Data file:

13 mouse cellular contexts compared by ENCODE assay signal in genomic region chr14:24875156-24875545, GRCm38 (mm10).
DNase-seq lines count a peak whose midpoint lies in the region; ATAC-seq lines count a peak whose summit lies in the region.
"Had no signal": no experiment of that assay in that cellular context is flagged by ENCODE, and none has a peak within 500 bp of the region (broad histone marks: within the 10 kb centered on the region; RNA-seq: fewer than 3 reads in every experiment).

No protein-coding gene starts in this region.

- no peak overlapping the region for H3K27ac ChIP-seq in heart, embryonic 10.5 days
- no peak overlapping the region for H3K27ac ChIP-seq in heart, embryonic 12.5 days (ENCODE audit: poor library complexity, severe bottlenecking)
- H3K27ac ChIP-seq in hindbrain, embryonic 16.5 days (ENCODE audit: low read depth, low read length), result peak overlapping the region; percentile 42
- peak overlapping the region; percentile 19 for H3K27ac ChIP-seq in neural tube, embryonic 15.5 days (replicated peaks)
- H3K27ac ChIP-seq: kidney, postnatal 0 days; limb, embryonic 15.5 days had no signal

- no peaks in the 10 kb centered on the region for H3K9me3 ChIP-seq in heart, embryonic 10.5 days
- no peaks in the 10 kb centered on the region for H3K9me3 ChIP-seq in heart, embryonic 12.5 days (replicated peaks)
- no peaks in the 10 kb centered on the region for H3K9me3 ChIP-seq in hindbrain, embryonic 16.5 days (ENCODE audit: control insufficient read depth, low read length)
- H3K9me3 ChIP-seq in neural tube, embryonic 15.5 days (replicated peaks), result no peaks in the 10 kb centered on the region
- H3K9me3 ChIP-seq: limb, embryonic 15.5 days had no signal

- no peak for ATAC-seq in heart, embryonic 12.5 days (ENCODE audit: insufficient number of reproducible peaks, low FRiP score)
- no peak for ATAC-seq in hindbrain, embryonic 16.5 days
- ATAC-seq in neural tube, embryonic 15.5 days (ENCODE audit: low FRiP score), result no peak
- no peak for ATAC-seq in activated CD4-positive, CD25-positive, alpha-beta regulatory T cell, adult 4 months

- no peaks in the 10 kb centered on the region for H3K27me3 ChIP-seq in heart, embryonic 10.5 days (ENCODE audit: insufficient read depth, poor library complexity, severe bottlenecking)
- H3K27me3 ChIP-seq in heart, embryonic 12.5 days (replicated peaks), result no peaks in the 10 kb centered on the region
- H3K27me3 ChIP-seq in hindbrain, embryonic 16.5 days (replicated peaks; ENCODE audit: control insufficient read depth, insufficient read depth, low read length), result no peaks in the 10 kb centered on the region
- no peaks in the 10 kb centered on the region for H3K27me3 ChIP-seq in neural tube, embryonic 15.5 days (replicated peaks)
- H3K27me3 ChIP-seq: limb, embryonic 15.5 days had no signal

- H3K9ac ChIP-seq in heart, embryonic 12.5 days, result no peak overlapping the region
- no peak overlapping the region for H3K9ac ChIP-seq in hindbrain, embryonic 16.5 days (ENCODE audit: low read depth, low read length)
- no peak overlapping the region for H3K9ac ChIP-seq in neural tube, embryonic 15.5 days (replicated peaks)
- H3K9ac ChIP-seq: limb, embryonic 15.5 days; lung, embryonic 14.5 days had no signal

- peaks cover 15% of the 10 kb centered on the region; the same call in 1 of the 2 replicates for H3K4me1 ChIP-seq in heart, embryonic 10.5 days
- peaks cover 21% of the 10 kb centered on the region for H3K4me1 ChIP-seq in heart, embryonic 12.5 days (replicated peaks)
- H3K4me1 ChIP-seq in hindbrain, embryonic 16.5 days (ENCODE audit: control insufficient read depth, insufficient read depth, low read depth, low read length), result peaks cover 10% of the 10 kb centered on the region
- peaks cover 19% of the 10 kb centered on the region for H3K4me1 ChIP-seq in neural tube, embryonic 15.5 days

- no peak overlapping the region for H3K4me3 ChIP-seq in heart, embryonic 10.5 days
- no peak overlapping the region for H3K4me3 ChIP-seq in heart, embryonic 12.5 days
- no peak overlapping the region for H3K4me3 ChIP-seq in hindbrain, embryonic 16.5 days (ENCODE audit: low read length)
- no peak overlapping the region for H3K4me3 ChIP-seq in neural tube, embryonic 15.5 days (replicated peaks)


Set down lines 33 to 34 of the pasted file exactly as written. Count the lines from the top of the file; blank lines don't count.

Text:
- no peak overlapping the region for H3K4me3 ChIP-seq in heart, embryonic 12.5 days
- no peak overlapping the region for H3K4me3 ChIP-seq in hindbrain, embryonic 16.5 days (ENCODE audit: low read length)